According to the 2011 national report on Obesity in Canada, 62% of Canadians are overweight and almost half of these people are obese. Are 62% of golfers overweight? Probably not, but many are, and this article will help people of all shapes and sizes.
If you are overweight and want to lose some fat, good for you! Losing weight can reduce joint/back pain and the risk of heart disease and other major killers. It may also help you feel cooler on the course and improve your game.
Causes of Obesity
We hear a lot about TV and junk food, but do you know when our body makes fat? It's after a big meal. We have to store the excess calories as fat, even if the meal was made of healthy, whole foods.
I call this fat "new fat tissue" because literally, we didn't have this fat a few hours ago (before that big meal).
I suppose one could gain a tiny bit of fat, five times a day, after five slightly-large meals. But that's not how Canadians eat. They usually have one or two huge meals and a few tiny snacks. This is a big fat problem.
The Healthy Snack Scam
Even people with the best intentions duff their snacks. I've talked to thousands of people about their nutrition and here is the public perception of a "healthy snack":
A handful of nuts
Nuts and fruit together
Yogurt (with or without nuts/fruit)
An All Bran Bar
There are a lot of healthy foods in that list, but zero healthy snacks. They aren't big enough (not enough calories) and they don't have enough protein.
Here is how this plays out:
You eat breakfast (healthy or not) at 8am and then a healthy lunch at noon. You eat an apple and almonds at 3 pm. You are hungry at 4 pm but don't get around to dinner until 6 or 7 pm. By then you are starving. You eat but can't seem to feel full. Despite your intentions, you eat too much, and your body makes new fat tissue.
Willpower won't help us stop eating when we set up our appetite for destruction by having wimpy snacks.
So instead of trying to eat smaller dinners, the solution is to eat bigger snacks (that also have protein).
Think of the blueprint of a small healthy meal. You probably see lean meat, vegetables, some olive oil, and potatoes. Great! Now keep that picture in your head, and think of the word "snack".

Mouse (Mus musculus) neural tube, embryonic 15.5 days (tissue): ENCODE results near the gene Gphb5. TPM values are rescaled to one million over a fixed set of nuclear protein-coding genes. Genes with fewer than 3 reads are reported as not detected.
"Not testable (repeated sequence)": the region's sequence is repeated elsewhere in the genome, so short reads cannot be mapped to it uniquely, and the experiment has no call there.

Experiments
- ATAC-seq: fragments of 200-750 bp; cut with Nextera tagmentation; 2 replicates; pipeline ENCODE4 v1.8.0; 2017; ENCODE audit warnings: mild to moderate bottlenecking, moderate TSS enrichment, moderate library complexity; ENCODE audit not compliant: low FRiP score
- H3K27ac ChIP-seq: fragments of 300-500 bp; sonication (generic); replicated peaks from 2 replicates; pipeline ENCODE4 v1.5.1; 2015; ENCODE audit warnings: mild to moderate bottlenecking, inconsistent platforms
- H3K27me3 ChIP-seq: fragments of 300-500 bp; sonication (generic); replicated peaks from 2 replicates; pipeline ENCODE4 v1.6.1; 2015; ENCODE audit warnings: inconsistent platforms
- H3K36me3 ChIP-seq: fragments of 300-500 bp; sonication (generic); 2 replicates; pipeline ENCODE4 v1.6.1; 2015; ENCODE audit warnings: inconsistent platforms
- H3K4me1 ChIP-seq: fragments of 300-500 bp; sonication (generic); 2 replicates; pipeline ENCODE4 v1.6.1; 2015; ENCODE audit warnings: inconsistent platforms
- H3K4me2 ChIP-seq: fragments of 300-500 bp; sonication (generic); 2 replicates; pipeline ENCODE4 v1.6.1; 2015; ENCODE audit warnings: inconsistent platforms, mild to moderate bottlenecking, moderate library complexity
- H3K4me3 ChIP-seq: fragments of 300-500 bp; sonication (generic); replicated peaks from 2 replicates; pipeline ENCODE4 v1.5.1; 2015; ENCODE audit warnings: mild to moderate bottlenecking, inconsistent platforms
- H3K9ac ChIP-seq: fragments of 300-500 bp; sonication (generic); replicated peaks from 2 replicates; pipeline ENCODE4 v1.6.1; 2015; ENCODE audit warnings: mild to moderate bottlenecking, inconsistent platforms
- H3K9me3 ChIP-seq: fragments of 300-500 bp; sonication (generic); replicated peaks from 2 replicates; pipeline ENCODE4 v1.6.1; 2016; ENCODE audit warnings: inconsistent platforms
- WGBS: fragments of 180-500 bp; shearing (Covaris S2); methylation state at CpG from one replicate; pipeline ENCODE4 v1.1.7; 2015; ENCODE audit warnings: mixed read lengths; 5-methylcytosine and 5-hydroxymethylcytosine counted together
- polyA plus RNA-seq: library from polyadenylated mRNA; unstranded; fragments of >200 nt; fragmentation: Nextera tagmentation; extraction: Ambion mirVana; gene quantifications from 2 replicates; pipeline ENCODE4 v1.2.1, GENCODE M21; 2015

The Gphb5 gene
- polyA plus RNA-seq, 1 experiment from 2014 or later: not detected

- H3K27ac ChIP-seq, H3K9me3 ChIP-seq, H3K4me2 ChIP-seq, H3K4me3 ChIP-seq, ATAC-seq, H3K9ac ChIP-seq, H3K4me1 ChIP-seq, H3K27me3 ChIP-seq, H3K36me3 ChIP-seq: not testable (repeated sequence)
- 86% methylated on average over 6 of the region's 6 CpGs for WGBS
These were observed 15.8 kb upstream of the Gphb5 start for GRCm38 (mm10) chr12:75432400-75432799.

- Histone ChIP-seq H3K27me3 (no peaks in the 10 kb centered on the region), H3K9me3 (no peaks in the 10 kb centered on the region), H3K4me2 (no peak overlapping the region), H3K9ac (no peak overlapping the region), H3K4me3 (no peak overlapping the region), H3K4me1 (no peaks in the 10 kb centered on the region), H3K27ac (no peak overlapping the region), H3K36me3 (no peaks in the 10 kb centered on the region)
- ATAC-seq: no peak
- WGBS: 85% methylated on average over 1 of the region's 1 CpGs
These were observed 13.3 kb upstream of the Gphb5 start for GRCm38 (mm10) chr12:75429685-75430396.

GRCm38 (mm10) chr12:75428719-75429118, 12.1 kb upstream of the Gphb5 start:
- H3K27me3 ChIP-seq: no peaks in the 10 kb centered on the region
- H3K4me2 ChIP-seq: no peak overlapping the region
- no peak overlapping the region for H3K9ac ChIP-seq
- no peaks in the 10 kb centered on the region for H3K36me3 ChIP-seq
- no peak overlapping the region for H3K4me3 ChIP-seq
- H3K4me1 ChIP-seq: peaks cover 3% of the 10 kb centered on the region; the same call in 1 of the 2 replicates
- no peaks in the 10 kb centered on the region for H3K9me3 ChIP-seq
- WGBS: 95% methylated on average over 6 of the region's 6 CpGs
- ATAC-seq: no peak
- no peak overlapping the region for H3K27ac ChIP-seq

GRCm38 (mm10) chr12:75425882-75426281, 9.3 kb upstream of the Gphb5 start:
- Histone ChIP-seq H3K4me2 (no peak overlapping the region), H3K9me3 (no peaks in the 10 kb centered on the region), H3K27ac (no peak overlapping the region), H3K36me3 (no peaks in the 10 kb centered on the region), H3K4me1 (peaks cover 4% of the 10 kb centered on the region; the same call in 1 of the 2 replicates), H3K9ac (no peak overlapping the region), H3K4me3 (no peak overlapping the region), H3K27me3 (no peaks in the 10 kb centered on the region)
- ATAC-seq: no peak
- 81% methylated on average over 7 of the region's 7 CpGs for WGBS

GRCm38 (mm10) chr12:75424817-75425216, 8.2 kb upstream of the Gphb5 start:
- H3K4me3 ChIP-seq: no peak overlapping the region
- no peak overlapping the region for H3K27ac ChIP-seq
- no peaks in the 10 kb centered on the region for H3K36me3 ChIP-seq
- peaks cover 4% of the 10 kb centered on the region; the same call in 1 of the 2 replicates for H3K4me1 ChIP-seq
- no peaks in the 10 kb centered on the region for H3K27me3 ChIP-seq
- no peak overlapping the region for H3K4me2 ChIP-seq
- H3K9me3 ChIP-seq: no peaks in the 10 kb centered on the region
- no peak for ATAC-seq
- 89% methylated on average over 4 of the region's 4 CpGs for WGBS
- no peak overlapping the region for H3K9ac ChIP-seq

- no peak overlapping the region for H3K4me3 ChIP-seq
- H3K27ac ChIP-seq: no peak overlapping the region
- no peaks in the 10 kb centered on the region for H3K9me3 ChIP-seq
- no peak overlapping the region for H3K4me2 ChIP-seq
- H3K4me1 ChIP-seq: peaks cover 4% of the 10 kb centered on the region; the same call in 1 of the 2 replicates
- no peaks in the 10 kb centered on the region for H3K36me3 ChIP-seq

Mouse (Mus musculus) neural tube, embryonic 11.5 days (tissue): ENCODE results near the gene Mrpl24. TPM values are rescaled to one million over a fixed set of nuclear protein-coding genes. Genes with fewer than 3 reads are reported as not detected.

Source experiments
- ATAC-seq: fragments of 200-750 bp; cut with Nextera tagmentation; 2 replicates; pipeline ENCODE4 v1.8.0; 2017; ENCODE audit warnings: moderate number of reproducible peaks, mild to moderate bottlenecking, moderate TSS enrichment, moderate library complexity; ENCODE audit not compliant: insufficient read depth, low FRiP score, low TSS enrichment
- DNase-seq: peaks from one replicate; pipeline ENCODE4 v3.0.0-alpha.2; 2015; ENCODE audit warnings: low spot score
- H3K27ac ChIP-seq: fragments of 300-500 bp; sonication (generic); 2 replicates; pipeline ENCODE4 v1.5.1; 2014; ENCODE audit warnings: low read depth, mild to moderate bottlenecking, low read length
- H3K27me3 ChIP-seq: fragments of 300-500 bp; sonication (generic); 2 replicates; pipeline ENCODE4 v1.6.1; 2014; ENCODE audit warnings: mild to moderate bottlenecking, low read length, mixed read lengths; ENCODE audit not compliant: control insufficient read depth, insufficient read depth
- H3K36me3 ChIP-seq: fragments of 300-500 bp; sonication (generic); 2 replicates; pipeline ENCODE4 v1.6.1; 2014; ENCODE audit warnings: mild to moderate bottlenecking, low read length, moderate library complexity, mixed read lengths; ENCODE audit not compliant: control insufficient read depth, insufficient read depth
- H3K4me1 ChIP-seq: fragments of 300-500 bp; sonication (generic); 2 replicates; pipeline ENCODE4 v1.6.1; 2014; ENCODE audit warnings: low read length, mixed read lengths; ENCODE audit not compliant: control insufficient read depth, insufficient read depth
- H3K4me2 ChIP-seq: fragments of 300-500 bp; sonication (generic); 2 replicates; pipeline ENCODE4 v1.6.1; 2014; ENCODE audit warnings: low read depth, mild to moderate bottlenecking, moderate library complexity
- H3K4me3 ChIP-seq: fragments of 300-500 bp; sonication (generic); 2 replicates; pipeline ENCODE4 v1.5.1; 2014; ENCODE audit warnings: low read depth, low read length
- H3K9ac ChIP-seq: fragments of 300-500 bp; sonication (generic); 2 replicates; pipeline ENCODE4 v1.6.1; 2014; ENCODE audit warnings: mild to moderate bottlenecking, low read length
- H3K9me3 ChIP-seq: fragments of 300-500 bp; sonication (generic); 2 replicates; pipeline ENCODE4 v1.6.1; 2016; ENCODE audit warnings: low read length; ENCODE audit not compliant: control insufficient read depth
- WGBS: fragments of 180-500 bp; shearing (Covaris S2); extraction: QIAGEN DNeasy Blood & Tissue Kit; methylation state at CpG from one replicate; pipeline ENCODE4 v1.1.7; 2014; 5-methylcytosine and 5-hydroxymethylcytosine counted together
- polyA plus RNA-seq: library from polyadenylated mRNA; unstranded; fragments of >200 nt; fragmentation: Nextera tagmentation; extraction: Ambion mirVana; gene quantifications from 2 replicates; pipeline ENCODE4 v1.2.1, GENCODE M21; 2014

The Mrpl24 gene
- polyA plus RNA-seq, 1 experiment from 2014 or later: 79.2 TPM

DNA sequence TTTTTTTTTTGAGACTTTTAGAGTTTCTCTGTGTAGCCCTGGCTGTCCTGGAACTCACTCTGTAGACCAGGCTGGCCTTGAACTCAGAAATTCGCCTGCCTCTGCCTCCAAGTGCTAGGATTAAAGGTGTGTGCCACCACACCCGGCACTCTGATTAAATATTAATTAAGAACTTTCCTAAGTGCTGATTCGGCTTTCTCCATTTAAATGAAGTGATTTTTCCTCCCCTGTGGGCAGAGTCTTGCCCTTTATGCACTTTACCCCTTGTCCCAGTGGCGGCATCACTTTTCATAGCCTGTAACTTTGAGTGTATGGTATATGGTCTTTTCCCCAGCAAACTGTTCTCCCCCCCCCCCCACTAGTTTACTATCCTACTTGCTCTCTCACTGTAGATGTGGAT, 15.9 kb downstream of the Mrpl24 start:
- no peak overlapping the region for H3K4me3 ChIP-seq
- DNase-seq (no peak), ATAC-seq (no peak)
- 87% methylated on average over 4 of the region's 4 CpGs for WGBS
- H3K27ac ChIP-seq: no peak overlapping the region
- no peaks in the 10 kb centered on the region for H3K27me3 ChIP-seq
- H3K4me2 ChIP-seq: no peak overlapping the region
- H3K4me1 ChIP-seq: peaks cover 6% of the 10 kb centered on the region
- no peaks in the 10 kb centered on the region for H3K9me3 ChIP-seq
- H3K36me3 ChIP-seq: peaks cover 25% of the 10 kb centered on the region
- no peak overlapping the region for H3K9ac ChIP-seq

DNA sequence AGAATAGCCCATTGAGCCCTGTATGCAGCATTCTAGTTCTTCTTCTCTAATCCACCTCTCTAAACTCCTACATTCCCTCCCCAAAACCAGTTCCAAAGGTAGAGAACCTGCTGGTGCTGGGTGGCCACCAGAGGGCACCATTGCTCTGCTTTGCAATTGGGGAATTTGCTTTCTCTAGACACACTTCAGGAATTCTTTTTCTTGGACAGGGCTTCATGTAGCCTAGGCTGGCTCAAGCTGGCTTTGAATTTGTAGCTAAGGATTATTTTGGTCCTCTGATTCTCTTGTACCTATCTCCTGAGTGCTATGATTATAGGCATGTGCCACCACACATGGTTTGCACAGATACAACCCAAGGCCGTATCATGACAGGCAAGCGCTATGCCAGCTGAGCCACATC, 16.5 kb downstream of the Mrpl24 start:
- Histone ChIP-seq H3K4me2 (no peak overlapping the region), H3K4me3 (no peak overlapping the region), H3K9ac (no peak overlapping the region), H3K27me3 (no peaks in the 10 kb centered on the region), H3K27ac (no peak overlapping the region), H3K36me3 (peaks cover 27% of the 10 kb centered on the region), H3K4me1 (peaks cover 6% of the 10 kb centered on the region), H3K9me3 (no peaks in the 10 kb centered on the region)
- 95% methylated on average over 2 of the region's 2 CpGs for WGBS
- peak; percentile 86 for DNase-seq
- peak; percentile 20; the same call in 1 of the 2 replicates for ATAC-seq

Snacks and meals should look exactly the same! Exceptions include sports nutrition and special weight loss cases.
"But Kyle, at 3 pm I don't have time for meatball marinara on spaghetti squash with broccoli!"
No problem. Aim for a "Level-Two Snack". It's not perfect, but it is much healthier than the alternatives listed above.
Chose one item from each group below to make a Level-Two Snack
Leftover meat - size of 1-2 golf balls
Mini can or full can of tuna or salmon
2/3 cup plain Greek Yogurt
2 Tbsp protein powder in 1 cup water
1/2 cup baby carrots or sliced peppers
1 slice of whole grain bread
1 Pear, apple, or orange
1/4 cup nuts
1 cup leafy greens (some salad dressing)
Why Protein is Primo
Protein helps keep us full and does other important things like maintains our organs and muscles. These tissues are made of protein and are constantly breaking down, whether we eat protein to maintain them or not.
We lose 10% of our muscle mass per decade after age 30. Exceptions to this are people who do resistance training (lifting heavy stuff) and eat enough protein. Resistance training also maintains bone density.
Furthermore, we get less efficient at absorbing protein as we age. One diet control study fed a group of older adults the exact recommendation of protein every day - and they all lost muscle mass during the trial!
Instead of trying to eat smaller meals, eat bigger snacks that have 15-30 grams of protein (1-2 golf balls of meat). You will be less ravenous come dinner time and less likely to make new fat. You will have more strength, better energy, and reduce your risk of pain and disease. You might lose a few pounds a year instead of gaining a few.
And you might become a better golfer.
The busier you are, the more you will have to plan ahead. Try storing some snack foods in your car, briefcase, office and golf bags.
More columns by Kyle Byron
Kyle Byron is a clinically trained Nutritionist specializing in weight loss, muscle gain and sports performance. His coaching program helps people manage the stressful aspects of revamping their health.